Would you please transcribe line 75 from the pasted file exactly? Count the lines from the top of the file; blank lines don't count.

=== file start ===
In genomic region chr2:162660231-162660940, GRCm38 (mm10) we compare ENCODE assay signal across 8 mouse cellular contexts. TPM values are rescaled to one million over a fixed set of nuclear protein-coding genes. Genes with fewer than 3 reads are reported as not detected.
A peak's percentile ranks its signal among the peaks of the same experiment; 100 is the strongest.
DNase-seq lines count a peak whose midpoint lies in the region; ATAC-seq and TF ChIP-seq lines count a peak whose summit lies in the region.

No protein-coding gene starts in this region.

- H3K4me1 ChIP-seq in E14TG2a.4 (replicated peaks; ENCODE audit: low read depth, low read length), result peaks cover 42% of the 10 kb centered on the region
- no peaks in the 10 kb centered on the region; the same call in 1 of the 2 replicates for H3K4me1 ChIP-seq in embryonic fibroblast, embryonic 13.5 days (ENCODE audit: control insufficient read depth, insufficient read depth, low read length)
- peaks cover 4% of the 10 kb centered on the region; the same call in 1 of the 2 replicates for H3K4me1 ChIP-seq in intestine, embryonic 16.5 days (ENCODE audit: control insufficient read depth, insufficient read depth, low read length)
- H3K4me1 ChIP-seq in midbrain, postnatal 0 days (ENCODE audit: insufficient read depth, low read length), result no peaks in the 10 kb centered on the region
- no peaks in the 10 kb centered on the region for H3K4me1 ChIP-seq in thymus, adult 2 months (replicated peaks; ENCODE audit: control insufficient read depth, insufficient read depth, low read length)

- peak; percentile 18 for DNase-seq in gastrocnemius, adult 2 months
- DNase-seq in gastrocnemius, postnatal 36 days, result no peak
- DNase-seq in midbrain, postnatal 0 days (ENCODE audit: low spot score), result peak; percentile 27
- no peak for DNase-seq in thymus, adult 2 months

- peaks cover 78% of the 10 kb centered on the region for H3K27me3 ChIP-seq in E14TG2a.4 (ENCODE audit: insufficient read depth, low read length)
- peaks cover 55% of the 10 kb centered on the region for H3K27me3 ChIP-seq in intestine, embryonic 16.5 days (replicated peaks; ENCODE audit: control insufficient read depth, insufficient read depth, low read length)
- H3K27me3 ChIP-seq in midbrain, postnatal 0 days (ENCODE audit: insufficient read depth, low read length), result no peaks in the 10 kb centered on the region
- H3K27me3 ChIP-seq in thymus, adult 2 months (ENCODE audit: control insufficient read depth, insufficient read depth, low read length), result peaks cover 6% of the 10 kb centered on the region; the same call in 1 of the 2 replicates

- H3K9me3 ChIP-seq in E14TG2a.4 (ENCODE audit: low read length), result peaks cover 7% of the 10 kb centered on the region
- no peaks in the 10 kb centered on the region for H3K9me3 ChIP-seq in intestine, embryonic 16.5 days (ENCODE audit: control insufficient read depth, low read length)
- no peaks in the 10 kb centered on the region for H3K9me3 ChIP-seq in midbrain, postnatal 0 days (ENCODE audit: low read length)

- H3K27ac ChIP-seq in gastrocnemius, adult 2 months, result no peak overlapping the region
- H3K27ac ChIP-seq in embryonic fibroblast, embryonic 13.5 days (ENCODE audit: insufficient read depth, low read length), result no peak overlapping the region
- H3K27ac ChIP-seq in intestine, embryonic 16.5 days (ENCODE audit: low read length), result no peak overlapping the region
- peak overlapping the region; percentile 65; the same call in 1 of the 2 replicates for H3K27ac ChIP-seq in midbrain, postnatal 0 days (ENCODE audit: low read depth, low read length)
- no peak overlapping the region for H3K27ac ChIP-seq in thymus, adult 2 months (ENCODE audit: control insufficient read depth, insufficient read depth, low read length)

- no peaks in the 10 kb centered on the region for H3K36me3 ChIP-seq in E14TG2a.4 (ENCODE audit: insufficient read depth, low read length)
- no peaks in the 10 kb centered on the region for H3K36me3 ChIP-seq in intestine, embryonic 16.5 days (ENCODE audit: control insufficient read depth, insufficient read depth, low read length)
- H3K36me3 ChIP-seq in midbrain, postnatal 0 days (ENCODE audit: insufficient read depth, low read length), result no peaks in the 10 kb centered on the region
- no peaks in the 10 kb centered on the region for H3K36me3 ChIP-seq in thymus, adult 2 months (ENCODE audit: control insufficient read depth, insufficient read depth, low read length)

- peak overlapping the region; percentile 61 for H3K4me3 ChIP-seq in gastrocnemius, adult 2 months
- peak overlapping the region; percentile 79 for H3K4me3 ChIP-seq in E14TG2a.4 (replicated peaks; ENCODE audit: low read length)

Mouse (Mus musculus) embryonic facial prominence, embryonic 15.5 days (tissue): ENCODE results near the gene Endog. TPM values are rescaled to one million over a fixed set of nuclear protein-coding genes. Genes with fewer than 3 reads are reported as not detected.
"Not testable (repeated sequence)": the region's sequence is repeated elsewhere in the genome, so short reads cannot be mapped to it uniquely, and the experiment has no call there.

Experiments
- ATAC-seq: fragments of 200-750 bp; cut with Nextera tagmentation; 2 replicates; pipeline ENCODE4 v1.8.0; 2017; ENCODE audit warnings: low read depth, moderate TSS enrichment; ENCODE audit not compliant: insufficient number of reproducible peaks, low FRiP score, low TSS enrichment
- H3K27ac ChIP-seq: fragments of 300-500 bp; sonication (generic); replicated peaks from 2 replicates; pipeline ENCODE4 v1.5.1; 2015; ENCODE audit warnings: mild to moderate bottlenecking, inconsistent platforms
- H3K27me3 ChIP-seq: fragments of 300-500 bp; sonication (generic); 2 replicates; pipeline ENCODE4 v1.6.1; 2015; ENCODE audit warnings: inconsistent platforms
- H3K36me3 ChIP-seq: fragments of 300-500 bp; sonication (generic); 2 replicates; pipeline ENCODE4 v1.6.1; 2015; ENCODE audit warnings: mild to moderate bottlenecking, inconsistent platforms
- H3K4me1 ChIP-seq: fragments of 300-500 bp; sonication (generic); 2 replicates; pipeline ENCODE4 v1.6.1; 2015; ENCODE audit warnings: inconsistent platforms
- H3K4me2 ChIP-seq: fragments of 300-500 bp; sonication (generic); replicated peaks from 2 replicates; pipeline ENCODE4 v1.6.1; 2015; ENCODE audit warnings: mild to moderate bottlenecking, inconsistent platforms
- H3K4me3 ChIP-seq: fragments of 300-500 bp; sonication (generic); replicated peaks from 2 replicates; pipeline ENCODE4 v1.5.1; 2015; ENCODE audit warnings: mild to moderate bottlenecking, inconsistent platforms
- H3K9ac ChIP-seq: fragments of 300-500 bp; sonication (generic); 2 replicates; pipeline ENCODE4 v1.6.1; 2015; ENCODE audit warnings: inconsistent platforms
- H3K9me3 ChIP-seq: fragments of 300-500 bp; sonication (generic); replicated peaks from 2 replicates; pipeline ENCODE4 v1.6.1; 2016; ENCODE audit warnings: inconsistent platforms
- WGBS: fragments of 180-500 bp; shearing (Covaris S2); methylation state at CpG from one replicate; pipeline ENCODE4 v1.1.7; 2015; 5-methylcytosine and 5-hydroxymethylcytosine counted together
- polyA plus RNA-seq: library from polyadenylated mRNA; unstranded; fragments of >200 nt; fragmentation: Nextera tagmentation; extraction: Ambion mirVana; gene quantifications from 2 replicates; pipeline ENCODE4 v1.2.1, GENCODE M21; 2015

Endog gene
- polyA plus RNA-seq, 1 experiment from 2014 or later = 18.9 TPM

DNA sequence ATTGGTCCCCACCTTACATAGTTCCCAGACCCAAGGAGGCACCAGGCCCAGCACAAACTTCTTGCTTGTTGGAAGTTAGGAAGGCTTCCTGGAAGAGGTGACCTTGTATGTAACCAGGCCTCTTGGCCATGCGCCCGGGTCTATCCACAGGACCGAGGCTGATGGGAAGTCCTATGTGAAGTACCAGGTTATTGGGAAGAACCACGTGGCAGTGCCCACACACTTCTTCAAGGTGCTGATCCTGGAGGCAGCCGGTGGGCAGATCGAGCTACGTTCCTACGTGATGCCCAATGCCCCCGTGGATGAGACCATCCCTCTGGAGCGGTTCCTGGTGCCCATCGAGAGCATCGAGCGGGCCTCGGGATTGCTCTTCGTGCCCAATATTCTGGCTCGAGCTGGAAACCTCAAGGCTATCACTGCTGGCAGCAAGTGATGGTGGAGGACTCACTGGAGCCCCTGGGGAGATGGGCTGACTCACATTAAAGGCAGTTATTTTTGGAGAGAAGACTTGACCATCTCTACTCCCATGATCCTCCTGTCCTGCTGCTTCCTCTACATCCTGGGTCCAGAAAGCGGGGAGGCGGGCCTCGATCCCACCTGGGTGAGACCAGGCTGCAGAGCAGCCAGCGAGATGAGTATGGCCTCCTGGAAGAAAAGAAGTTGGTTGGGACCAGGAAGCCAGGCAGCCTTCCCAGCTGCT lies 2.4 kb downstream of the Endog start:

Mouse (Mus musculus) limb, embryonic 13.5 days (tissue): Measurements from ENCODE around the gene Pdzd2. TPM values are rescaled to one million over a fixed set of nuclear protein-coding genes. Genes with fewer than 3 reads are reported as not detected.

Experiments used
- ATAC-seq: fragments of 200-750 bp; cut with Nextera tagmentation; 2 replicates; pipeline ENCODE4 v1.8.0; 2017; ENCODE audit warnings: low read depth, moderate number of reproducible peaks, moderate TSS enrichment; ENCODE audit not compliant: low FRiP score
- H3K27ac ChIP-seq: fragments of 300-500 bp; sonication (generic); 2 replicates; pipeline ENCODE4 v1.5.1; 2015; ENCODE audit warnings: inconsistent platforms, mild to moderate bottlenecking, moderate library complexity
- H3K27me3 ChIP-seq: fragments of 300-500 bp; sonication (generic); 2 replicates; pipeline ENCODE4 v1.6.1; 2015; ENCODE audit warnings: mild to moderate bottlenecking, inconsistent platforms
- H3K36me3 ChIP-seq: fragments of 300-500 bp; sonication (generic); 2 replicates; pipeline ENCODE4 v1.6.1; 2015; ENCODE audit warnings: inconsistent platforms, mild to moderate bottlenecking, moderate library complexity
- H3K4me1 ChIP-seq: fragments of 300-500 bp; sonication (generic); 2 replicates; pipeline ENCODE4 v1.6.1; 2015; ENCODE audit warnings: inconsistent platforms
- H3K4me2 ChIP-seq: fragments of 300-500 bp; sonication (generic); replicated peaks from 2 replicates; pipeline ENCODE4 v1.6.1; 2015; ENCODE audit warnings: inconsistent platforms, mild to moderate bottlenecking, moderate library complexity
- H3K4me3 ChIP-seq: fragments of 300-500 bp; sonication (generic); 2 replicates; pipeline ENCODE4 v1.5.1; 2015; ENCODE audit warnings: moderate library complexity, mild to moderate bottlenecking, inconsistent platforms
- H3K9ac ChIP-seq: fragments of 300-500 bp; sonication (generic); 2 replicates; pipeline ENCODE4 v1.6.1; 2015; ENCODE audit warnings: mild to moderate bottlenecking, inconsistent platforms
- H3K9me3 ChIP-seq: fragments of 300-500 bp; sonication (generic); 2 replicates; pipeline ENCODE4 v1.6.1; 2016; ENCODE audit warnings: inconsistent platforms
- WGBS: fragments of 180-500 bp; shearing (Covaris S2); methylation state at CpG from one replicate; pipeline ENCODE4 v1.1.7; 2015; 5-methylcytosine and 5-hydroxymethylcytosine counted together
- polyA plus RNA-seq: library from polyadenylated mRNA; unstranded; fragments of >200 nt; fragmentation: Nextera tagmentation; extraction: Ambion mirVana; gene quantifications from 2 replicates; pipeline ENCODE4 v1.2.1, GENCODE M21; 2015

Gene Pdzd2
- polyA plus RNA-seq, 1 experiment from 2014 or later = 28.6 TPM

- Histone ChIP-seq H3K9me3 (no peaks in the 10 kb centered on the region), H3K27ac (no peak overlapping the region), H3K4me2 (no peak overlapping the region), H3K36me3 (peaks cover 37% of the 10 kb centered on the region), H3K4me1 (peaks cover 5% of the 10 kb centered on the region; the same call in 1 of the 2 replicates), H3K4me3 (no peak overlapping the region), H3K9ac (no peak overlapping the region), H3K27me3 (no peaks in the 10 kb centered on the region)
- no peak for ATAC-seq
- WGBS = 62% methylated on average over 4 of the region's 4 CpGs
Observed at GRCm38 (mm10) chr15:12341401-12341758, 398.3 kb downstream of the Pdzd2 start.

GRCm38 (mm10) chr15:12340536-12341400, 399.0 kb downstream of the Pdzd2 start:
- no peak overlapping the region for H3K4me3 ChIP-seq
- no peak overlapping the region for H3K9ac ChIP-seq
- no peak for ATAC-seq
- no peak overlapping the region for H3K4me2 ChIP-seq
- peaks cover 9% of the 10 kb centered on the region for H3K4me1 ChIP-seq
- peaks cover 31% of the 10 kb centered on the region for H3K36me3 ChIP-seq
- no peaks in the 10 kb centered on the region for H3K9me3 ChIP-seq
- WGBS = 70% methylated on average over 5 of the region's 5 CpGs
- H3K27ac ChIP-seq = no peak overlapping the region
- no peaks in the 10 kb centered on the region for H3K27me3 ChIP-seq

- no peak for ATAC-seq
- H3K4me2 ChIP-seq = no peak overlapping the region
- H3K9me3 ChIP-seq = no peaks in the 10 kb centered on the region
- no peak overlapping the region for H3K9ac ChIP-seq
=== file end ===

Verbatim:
- no peaks in the 10 kb centered on the region for H3K9me3 ChIP-seq